As a spiritualist, Hallowe’en is my favorite season, next to Christmas. I love it because everyone is thinking about or trying to or at least curious about communicating with the spirit realm.
Hallowe’en can be traced back thousands of years. For a bit more on that, you can read this post.
The way people in the United States celebrate Hallowe’en these days is a combination of spiritual and secular stuff. I think it’s cool. I love that people who might not normally think about ‘the other side’, do so at last once a year because it includes a fun party. It’s a perfect opportunity to express things about ourselves that we might not be comfortable doing throughout the rest of the year, and that is always a chance for spiritual growth, even if we don’t think of it that way.
So, one of the icons of contemporary American Hallowe’en is the pumpkin Jack O’Lantern. Here’s the history of it, so you can engage that hottie at the Hallowe’en party.
And some people - very unromantically - refer to is as swamp gas.
In my favorite stories, night time travelers are lured out into the bogs by these flickering flames and of course, misadventure befalls them or their family.
But the story of Jack O’Lantern is a bit different. This story comes from the 1500s Ireland.
OK, so Stingy Jack invited the Devil to have a drink with him. (Because that’s what Irish people do - drink with the Devil!)
Stingy Jack didn’t want to pay for the drinks, so he convinced the Devil to turn himself into a coin that Jack could use to buy them with.
The Devil agreed. (Because the Irish are brave and clever tricksters with the gift of the gab.)
Once the Devil turned himself into a coin, Jack put it into his pocket next to his silver cross. The cross, of course, trapped the Devil in the coin.
Jack eventually freed the Devil, making him promise not to bother Jack for one year and not claim his soul upon death. So far so good.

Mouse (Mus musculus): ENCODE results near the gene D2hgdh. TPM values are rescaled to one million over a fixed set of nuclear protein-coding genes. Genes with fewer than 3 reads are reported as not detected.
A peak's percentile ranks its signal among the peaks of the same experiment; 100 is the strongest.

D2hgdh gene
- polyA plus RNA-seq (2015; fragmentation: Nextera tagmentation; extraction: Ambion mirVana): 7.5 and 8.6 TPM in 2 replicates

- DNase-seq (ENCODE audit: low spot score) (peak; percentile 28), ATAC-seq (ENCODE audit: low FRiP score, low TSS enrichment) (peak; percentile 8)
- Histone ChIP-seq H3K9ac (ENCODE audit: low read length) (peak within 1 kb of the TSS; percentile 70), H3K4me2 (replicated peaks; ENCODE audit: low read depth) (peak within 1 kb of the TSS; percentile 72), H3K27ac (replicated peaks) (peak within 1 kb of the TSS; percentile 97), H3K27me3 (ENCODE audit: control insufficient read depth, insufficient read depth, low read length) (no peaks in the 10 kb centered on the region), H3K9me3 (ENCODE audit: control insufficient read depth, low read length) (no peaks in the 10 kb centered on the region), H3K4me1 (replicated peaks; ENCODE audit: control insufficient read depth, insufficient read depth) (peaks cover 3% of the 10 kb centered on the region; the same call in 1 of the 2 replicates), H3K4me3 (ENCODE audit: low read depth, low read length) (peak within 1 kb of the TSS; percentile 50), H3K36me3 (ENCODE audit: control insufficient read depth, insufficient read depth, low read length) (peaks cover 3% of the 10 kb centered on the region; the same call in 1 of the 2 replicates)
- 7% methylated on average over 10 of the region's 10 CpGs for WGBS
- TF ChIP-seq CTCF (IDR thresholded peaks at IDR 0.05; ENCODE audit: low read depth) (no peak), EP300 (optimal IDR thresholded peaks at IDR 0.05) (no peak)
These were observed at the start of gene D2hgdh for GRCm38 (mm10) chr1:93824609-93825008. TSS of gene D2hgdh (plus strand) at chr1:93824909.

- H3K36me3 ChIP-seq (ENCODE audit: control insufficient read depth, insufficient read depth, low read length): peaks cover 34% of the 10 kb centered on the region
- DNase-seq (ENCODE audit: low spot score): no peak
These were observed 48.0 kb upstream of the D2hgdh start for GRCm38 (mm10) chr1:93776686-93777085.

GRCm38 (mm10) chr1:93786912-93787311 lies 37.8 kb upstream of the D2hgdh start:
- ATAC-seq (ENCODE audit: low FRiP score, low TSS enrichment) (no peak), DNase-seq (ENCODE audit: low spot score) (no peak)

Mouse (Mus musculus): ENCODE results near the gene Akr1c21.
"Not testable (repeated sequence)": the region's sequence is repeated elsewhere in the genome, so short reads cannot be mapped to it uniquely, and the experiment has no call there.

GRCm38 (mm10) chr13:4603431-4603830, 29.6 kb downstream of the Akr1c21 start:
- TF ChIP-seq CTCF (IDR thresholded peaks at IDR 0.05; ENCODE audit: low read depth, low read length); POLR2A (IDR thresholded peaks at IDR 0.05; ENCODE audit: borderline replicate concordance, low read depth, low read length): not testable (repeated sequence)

After the year was up, the Devil came back around and this time, Jack tricked him into climbing up a tree to pick a piece of fruit.
While he was up in the tree, Jack carved a cross into the trunk of the tree. Jack let the Devil down once he promised Jack not to bother him for ten more years. And again, not to claim his soul upon death.
When Jack died, he was not allowed into Heaven and the Devil would not allow him into Hell.
The Devil sent Jack away to find his own Hell - with just one burning coal to light his way. Jack put the coal into a carved-out turnip (which was the standard lighting of the time) and has been roaming the Earth with it ever since. Jack, of the lantern.
The story of Stingy Jack evolved so that he became a very nasty and scary character - and people would carve faces on turnips, beets, potatoes and so on and place an ember inside and leave them in the window to scare him (and other nasty spirits) away.
When this story made its way to the Americas with the British immigrants, pumpkins were found to be perfect (easier to carve) for this purpose and the carved pumpkin itself became known as a jack o'lantern.
We can see the pumpkin jack o’lantern hit the mainstream in 1824, when the wife of the Mayor of Atlanta placed them in the window for their Hallowe’en party.
And then, one of the most wonderfully creepy of Hallowe’en stories - the Legend of Sleepy Hollow - was written by Washington Irving in 1892. And we were given the headless horseman (based on a character from the 1500s) with a Jack o’lantern head. Oooh shivers!
In the American story, the Headless Horseman pursues Ichabod Crane and the next morning the only trace of him is his hat - next to a smashed pumpkin.
Check out these modern renditions….
The ballad of Stingy Jack (animation)
Stingy Jack (movie trailer)
The Ballad of Stingy Jack (song)
How the headless horseman became headless (from the movie, Sleepy Hollow)
Ichabod and the headless horseman (Disney animation)